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The present analysis provides a relatively broad review of the theoretical framework of mattering, mattering within the work context, and existing psychometric measures of mattering.
Theoretical Framework: Components and Types of Mattering
Rosenberg, a social psychologist, first introduced the term mattering in the field (Rosenberg, 1985; Rosenberg & McCullough, 1981).
For example, when older people say that they often feel invisible, they are acknowledging that this most basic form of mattering is not being met.
Rosenberg's framework for mattering changed over time as he elaborated components and types of mattering.
Indeed, the literature addressing mattering has been evolving with a distinct focus on interpersonal mattering, but the potentially vital element of societal mattering has received little attention in the professional literature.
Another change is also found in Rosenberg's (1985) composition of the dimensions of mattering.
Rosenberg's dimensional model of mattering and categorization (Rosenberg, 1985; Rosenberg & McCullough, 1981) influenced the development of measurement tools (e.
05) were found between mattering and wellness and acculturation and wellness.
2]) predicting wellness from the three exogenous constructs, ethnic identity, acculturation, and mattering were spirituality = .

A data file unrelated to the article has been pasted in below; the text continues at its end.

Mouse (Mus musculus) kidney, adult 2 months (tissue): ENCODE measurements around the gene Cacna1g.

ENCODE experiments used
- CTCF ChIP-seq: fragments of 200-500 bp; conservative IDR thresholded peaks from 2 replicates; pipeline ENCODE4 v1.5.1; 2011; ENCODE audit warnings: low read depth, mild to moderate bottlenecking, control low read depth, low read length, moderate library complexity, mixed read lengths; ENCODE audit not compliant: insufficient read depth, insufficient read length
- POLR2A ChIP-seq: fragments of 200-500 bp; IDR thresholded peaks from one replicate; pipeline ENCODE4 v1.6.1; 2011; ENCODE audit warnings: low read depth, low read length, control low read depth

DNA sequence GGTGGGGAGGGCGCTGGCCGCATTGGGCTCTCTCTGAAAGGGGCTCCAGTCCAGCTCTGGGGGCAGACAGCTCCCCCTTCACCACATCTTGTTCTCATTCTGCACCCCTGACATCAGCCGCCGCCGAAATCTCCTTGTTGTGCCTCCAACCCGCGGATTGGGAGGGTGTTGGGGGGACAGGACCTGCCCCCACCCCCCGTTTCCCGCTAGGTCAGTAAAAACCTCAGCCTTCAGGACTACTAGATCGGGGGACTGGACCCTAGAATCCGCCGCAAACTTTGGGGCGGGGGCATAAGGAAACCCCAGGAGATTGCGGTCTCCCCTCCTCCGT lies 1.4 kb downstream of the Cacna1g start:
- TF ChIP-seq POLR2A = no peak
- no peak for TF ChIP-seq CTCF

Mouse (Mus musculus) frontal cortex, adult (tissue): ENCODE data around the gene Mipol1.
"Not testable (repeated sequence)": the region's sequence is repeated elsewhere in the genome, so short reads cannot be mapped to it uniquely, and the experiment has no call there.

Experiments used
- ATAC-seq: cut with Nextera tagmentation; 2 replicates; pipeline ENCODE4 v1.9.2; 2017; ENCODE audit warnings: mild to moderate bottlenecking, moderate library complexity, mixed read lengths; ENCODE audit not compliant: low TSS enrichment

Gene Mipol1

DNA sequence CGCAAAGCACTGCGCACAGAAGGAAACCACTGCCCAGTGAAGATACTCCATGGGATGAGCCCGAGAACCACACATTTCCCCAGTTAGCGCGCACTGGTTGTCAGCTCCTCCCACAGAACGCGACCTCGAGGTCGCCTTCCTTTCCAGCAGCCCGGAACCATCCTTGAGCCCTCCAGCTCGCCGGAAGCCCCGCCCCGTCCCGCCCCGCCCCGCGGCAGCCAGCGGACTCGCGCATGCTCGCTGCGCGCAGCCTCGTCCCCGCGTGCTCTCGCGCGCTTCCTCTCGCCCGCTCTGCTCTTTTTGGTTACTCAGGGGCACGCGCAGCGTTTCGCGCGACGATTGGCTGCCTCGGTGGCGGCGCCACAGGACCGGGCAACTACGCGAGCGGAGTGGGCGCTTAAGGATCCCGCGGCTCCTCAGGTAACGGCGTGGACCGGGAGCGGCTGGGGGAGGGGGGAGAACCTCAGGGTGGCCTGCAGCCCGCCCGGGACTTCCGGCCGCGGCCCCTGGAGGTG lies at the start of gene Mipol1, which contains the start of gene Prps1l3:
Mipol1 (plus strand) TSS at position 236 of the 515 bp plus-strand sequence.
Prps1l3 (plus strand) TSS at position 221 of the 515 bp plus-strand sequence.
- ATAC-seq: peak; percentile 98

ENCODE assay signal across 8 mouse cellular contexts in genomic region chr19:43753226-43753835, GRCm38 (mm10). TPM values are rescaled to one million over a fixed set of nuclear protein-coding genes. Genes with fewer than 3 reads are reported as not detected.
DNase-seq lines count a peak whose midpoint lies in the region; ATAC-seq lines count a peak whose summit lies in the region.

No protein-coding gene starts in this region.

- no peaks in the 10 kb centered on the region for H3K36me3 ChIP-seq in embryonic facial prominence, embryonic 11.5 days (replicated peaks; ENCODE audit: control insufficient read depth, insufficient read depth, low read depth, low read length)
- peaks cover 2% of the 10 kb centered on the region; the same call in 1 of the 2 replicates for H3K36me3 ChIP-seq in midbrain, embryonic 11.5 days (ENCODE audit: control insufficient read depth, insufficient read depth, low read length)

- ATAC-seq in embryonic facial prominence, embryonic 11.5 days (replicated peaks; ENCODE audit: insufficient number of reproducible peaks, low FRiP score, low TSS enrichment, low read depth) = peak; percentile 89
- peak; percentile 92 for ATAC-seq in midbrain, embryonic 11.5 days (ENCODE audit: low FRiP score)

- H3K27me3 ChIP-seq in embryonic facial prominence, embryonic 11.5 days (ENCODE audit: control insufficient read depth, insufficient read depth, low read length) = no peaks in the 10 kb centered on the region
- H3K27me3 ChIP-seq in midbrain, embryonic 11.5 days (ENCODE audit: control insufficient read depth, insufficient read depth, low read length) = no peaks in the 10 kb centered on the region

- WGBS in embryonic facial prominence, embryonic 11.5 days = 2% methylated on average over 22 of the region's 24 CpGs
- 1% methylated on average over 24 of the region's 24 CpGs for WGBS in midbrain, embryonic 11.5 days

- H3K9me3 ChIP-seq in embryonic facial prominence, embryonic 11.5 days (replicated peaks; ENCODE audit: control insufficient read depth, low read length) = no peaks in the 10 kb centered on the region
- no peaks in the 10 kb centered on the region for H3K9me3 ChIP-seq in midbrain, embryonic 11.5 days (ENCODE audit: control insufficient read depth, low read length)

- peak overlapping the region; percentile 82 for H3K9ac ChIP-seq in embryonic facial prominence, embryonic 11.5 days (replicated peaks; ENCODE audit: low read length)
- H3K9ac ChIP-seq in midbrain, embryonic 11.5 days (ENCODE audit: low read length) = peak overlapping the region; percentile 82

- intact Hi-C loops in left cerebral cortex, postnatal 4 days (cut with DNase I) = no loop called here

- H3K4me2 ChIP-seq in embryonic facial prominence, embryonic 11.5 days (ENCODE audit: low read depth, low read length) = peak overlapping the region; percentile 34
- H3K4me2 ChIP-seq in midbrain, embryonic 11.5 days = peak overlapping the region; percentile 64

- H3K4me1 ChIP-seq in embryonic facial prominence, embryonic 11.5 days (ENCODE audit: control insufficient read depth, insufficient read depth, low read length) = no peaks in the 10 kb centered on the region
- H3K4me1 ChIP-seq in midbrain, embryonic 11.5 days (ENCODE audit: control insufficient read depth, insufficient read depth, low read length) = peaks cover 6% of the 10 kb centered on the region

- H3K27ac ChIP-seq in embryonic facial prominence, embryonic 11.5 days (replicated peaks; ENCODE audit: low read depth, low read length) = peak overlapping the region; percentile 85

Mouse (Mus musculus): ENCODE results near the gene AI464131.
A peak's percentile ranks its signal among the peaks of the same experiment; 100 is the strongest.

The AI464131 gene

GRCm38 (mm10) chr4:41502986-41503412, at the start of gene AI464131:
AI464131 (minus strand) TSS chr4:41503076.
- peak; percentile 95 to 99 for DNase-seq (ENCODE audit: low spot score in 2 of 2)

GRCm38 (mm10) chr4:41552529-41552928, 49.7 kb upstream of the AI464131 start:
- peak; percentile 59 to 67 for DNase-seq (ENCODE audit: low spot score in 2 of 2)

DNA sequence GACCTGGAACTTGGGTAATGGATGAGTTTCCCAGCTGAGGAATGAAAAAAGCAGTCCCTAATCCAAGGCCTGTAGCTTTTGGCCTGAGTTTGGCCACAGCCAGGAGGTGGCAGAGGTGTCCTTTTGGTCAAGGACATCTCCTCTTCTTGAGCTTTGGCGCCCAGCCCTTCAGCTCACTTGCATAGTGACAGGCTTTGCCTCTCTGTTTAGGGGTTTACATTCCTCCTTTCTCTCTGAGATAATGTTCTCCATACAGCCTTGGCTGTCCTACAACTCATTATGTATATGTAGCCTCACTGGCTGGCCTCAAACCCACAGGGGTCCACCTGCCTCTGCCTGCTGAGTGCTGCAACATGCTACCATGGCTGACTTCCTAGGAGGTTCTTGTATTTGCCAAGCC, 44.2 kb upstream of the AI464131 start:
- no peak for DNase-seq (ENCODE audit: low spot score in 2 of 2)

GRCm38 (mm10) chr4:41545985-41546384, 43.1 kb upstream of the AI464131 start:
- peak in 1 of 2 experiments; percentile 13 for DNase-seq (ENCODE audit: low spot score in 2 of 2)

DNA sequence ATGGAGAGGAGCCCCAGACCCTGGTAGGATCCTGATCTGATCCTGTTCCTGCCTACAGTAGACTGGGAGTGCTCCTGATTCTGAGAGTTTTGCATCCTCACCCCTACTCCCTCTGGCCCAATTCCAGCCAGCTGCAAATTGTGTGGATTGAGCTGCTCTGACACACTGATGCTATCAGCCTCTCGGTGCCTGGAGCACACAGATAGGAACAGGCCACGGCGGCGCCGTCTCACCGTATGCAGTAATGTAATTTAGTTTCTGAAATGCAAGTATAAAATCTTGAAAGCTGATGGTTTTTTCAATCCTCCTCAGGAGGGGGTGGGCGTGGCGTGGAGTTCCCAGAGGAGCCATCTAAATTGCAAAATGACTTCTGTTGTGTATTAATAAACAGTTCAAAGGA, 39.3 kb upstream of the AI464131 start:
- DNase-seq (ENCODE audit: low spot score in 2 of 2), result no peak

The path coefficients between acculturation and wellness and mattering and wellness for minority participants were all nonsignificant.
Therefore, ethnic identity, acculturation, and mattering did not significantly predict wellness among the nonminority participants.
The present study was undertaken to examine the influence of ethnic identity, acculturation, and mattering on wellness using a sample of 176 minority and 286 nonminority adolescents attending an urban public high school in the Southeast.
The findings for the model for all participants indicated that the three-factor model of ethnic identity, acculturation, and mattering partially predicted wellness in adolescents, with mattering and acculturation predicting the greatest amount of wellness; however, mattering was by far the stronger predictor.
For the adolescents who participated in this study, perceived sense of mattering is the strongest predictor of their wellness in these six areas.